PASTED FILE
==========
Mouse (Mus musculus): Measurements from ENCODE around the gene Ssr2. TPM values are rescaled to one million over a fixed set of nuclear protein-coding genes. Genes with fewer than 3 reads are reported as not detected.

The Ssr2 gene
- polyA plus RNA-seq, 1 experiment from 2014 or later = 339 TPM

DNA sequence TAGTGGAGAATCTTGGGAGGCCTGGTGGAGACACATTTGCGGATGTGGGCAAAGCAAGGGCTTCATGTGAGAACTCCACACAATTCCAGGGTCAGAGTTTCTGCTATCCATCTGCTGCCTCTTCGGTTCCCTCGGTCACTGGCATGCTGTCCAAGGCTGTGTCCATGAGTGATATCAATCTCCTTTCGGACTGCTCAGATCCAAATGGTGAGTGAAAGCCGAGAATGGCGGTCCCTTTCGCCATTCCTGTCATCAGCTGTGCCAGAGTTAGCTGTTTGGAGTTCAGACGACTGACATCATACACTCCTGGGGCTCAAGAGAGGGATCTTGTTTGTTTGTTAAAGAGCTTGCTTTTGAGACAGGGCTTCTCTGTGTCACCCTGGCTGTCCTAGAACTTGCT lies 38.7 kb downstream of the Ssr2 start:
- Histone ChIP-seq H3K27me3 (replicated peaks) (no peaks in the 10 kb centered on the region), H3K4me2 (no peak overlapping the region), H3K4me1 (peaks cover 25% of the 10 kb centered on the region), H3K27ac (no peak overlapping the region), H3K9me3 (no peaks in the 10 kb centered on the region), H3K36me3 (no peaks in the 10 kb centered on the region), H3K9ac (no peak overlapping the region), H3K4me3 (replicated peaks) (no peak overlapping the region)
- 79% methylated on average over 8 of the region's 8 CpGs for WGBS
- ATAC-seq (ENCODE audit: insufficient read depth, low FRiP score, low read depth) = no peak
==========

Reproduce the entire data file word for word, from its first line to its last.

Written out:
Mouse (Mus musculus): Measurements from ENCODE around the gene Ssr2. TPM values are rescaled to one million over a fixed set of nuclear protein-coding genes. Genes with fewer than 3 reads are reported as not detected.

The Ssr2 gene
- polyA plus RNA-seq, 1 experiment from 2014 or later = 339 TPM

DNA sequence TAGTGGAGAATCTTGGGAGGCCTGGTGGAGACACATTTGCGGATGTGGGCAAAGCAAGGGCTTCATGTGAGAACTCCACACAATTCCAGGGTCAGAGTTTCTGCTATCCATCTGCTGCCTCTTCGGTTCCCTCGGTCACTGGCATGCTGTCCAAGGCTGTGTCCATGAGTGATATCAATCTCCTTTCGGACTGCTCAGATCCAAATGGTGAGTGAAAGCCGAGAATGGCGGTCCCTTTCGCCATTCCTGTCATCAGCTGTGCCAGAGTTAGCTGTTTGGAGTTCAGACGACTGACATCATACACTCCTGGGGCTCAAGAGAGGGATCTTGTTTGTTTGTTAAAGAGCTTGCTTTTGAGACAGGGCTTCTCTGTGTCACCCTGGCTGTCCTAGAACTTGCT lies 38.7 kb downstream of the Ssr2 start:
- Histone ChIP-seq H3K27me3 (replicated peaks) (no peaks in the 10 kb centered on the region), H3K4me2 (no peak overlapping the region), H3K4me1 (peaks cover 25% of the 10 kb centered on the region), H3K27ac (no peak overlapping the region), H3K9me3 (no peaks in the 10 kb centered on the region), H3K36me3 (no peaks in the 10 kb centered on the region), H3K9ac (no peak overlapping the region), H3K4me3 (replicated peaks) (no peak overlapping the region)
- 79% methylated on average over 8 of the region's 8 CpGs for WGBS
- ATAC-seq (ENCODE audit: insufficient read depth, low FRiP score, low read depth) = no peak